Definition

iSeries (i5, i5 Series)

iSeries is IBM's midrange server line, designed for small businesses and departments in large enterprises. The product line, formerly known as AS/400 (still the preferred name among many long-time users ), was renamed in 2000 with the introduction of the V5R1 operating system and 800 line of servers. i5 is the latest hardware evolution of one of IBM's most widely-installed product lines. iSeries servers use IBM's Power5 microprocessors and are capable of running five different operating systems at the same time (AIX, Windows, Linux, OS/400, and i5/OS) on multiple partitions. IBM also offers p5 (or pSeries) servers for large enterprise users who want to run Unix systems or who need more scalability.

According to Chief Scientist IBM iSeries, Dr. Frank G. Soltis, the iSeries is used by businesses all over the world, is sold in more countries than McDonald's hamburgers, and has the largest number of customers of any IBM server.

Search400.com expert John Brandt explains the advantages of upgrading from AS/400 hardware to the i5:

  • 64-bit and 128-bit computing
  • Better performance than the AS/400 system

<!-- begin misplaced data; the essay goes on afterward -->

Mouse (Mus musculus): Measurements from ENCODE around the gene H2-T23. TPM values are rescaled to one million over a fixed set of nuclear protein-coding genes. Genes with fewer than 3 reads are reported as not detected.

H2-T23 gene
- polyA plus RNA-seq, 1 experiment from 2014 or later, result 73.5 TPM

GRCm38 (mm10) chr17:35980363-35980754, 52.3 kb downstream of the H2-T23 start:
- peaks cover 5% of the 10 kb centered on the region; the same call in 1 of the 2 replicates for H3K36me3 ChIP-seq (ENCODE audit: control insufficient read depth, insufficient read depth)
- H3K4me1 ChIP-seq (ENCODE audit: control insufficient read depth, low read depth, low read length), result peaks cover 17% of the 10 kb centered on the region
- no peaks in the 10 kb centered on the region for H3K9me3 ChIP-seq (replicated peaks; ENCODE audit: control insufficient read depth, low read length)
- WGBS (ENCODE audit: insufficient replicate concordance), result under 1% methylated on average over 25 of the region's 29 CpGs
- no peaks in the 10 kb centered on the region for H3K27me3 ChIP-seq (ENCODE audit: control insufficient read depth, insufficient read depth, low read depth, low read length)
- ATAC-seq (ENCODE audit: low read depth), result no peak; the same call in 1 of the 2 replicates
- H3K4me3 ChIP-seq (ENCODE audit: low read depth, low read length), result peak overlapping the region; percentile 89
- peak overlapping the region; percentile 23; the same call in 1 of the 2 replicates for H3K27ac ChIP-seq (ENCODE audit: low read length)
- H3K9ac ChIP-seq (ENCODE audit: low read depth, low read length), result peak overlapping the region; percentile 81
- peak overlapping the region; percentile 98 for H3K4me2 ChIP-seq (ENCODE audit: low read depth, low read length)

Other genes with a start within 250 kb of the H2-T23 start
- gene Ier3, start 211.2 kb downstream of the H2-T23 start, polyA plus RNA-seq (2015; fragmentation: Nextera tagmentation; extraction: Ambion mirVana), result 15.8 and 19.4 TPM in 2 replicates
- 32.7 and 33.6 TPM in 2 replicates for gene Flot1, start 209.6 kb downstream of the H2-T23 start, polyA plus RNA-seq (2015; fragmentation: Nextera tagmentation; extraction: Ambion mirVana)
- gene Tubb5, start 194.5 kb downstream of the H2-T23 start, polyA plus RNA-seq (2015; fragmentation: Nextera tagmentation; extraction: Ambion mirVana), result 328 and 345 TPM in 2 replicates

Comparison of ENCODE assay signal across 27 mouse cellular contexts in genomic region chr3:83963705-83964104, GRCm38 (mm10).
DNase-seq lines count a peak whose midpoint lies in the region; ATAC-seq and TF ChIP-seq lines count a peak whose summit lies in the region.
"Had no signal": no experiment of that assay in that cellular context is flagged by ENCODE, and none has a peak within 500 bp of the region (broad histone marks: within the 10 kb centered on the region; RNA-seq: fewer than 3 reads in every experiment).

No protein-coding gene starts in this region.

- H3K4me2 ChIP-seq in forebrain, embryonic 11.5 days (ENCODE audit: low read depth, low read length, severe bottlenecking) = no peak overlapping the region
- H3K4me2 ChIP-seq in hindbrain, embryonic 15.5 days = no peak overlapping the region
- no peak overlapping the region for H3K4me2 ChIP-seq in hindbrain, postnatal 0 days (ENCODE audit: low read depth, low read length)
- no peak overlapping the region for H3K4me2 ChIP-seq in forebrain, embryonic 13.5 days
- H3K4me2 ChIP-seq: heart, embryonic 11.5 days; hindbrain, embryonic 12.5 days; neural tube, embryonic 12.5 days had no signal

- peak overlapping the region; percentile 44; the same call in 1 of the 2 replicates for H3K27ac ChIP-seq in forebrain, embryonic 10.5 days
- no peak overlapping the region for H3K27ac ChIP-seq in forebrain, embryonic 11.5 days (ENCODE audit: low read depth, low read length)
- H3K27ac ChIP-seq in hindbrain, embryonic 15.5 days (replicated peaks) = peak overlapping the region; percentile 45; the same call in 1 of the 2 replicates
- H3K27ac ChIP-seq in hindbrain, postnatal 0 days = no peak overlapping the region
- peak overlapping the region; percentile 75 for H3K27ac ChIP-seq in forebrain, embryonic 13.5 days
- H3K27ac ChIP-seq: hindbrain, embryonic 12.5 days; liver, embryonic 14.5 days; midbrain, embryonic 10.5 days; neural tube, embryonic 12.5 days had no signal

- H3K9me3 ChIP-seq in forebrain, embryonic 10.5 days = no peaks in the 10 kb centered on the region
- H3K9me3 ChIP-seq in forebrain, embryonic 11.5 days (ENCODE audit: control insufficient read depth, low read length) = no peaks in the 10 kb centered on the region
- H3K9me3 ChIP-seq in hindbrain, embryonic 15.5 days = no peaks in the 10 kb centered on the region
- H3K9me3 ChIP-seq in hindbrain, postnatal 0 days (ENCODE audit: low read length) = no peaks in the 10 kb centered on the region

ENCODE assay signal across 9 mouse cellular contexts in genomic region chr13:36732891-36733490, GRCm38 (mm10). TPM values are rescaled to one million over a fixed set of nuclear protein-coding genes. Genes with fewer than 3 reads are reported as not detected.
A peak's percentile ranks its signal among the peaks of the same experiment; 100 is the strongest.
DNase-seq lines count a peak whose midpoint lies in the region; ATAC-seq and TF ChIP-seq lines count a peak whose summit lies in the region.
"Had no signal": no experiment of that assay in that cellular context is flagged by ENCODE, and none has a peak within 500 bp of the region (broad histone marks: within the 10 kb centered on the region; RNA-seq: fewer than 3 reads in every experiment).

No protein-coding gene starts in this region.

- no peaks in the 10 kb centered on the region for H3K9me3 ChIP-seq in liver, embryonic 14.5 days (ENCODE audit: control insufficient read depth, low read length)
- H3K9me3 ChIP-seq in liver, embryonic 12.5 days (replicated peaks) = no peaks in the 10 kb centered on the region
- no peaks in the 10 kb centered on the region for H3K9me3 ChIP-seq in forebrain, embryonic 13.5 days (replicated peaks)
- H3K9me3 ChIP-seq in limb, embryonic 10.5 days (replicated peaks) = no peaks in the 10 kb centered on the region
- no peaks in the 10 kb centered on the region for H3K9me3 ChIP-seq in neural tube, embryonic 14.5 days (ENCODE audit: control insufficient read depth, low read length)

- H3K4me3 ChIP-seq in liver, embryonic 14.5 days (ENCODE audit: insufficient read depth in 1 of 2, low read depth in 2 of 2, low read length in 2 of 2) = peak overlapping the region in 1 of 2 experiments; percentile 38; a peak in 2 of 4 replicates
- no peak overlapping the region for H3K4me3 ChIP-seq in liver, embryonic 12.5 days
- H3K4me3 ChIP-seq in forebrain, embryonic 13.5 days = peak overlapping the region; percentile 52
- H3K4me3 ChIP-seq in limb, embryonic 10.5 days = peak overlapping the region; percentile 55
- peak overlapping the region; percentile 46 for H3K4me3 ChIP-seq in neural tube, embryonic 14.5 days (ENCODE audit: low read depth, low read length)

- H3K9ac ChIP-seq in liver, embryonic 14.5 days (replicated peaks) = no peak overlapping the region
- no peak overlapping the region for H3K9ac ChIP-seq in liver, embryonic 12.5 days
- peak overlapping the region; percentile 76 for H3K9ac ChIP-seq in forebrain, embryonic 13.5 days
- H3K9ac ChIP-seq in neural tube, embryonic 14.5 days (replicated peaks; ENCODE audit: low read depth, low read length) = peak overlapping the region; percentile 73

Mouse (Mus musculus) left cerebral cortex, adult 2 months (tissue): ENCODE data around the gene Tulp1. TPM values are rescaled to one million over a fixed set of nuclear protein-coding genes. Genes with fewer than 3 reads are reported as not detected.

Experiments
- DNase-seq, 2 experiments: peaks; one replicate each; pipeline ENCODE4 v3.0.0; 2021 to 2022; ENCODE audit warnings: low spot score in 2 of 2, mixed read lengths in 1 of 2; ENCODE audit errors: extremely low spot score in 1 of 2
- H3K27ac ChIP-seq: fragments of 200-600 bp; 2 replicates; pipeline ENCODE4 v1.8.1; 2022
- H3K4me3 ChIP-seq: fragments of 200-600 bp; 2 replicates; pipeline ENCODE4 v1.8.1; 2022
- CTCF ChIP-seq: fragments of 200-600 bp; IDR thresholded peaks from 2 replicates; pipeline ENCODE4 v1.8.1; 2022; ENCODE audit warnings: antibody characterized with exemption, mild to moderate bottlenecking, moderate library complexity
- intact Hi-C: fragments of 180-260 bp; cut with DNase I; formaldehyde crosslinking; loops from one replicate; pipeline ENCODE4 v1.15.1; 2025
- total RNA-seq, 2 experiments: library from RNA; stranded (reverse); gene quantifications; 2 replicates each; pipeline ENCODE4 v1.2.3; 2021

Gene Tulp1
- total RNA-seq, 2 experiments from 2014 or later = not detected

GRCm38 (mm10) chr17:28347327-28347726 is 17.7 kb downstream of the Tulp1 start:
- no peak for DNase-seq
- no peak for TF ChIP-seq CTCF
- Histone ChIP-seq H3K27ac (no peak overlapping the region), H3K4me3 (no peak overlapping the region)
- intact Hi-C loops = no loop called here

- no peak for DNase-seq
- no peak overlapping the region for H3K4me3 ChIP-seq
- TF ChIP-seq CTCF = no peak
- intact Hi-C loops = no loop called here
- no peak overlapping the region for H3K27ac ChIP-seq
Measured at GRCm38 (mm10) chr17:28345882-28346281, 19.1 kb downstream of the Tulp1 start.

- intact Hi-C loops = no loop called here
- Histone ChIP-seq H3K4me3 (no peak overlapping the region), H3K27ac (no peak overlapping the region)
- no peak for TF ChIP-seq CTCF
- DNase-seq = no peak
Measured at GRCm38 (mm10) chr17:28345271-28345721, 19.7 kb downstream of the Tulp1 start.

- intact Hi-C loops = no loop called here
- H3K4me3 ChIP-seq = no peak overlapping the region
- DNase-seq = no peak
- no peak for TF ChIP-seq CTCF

• Hardware management across all partitions from a single device
  • Hardware sharing, including tape backup, across all operating systems
  • Support for single signon across any Kerberos-compatible system

This was last updated in April 2007
Posted by: Margaret Rouse

Email Alerts

Register now to receive Search400.com-related news, tips and more, delivered to your inbox.
By submitting you agree to receive email from TechTarget and its partners. If you reside outside of the United States, you consent to having your personal data transferred to and processed in the United States. Privacy

More News and Tutorials

  • Fast track to iSeries learning resources

    Here's a fast reference to all of our learning resources on Search400.com. You can find information on autonomic computing, backup and recovery, career resources, and more.

  • Authenticate use of Web applications via user profiles

    One technique you can use to authenticate users to the HTTP server is to request and validate an OS/400 user profile and password. In most cases, however, you'll want to use this method only if the Web application user population is limited to people in your company who already have OS/400 user profiles.

  • Easy code copying -- without CODE400

    Try this method of copying code to make your life a little easier.

Do you have something to add to this definition? Let us know.

Send your comments to techterms@whatis.com

There are Comments. Add yours.

 
TIP: Want to include a code block in your comment? Use <pre> or <code> tags around the desired text. Ex: <code>insert code</code>

REGISTER or login:

Forgot Password?
By submitting you agree to receive email from TechTarget and its partners. If you reside outside of the United States, you consent to having your personal data transferred to and processed in the United States. Privacy
Sort by: OldestNewest

Forgot Password?

No problem! Submit your e-mail address below. We'll send you an email containing your password.

Your password has been sent to: